From the Spanish Square, I head to the Royal Palace which I can already distinguish beyond the trees a few hundred meters away. However, instead of following the concrete road, I take another path, covered with cobbled stones, toward a charming setting created in the thirties on the spot that was then occupied by the stables of the Royal Palace – I speak of course about the Sabatini gardens. Designed in a geometric style, their privileged position makes these gardens one of the most beautiful places of the neighborhood of “Los Austrias”.
A large rectangular pond, itself surrounded by greenery, fountains, areas planted with conifers and white marble sculptures, all dominated by the imposing north façade of the Royal Palace – this is what we can see once at the heart of this place. Stunning! After a few minutes of rest on a bench from where I gaze at a large circular fountain with tritons, I finally join back the road that I have left a little earlier. The view of the north facade of the Royal Palace from the top of the wall around the gardens is beautiful and I realize at that time the impressive size of the building.
Besides, the Royal Palace is next on my list and according the current time, I expect to be one of the only tourists to visit the building at its opening. This is quickly confirmed, because we are just a small group of 5 people! Built in the 18th century by order of Philip V in the location of a former fortress of Muslim origin, the Royal Palace is now the main attraction of this part of Madrid. The complex is guarded by many policemen and after having crossed the gate of Príncipe (only access to the site for tourists), we have to go through an important security check for which even the contents of my small backpack is a potential threat! Once past the gate, we find ourselves in the huge main courtyard of the Palace (still unenlightened as it is quite early) which I quickly take a picture of before storing my camera in the bottom of my bag for the rest of the tour.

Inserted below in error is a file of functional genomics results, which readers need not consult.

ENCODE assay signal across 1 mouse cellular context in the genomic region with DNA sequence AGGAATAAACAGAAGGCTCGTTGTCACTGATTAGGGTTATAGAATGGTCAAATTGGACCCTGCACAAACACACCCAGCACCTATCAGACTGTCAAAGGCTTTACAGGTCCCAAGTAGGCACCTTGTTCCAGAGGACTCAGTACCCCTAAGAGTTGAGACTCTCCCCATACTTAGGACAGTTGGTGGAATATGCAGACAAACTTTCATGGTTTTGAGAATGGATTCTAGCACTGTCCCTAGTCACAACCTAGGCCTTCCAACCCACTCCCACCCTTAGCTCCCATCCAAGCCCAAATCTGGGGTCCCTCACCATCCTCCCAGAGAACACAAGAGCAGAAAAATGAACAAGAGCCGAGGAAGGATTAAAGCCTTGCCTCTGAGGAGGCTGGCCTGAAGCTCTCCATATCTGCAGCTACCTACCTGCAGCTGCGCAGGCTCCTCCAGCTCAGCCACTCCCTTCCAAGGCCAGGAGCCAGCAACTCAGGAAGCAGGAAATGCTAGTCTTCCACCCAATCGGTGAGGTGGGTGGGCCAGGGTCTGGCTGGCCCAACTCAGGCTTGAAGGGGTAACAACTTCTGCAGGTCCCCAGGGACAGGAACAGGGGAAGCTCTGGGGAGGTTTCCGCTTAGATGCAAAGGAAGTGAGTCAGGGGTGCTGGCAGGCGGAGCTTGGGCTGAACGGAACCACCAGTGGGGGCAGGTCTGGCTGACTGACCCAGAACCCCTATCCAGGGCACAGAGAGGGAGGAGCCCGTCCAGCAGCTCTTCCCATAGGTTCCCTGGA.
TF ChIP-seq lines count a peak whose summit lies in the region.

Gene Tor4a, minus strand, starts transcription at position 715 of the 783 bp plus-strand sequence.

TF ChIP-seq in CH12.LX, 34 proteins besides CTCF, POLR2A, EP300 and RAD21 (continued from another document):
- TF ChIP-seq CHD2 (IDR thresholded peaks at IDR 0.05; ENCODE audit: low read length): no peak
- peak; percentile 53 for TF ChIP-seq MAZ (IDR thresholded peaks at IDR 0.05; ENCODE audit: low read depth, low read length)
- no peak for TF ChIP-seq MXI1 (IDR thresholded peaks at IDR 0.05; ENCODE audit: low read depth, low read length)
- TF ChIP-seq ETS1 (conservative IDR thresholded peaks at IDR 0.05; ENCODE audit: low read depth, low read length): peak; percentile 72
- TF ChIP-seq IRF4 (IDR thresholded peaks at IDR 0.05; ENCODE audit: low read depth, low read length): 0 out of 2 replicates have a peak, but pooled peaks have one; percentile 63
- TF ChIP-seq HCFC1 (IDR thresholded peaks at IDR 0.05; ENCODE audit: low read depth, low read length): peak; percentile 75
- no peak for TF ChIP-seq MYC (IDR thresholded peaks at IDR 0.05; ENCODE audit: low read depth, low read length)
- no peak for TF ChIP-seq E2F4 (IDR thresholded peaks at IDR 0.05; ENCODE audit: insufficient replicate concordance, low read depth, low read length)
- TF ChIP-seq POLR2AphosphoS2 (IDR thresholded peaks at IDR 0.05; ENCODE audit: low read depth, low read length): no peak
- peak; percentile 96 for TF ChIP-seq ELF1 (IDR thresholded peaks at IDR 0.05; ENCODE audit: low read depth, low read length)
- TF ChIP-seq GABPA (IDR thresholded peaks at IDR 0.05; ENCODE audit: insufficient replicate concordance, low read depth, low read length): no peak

We then enter the main building and arrive after a few meters at the foot of the Grand Staircase designed by Sabatini himself. Photos and videos are forbidden inside as I expected, but that does not prevent me from admiring the beautiful decoration once on top of the stairs. The tour continues in different rooms of the Palace opened to the public such as the Hall of Halberdiers, the Hall of Columns, the Room of Mirrors and the bedroom of King Charles III, all of them deserving a special mention for their atmosphere, and for many paintings by Velázquez, Goya, Rubens, El Greco and Caravaggio that are spread along the corridors.
Barely out of the Royal Palace, I continue directly with the visit of the Almudena Cathedral, dedicated to the Virgin, patron saint of Madrid. Its construction began in the late 19th century on the site of the ancient church of Santa María la Mayor. The first stone of this impressive monument was laid in 1883, but the implementation process was very slow and the cathedral was only consecrated for worship in 1993 by His Holiness Pope John Paul II. Also, a statue of the clergyman can be seen a few meters of the side entrance, through which I’m entering the cathedral. The exterior of classical style is somewhat different from the Gothic interior, but once facing the altar, I notice something quite odd: the stained glass frescoes on the ceiling! I’ve seen some original elements in religious sanctuaries, but this is new and I love it! The ceiling is therefore brighter and more visible, which is a nice change from dark and “cold” churches.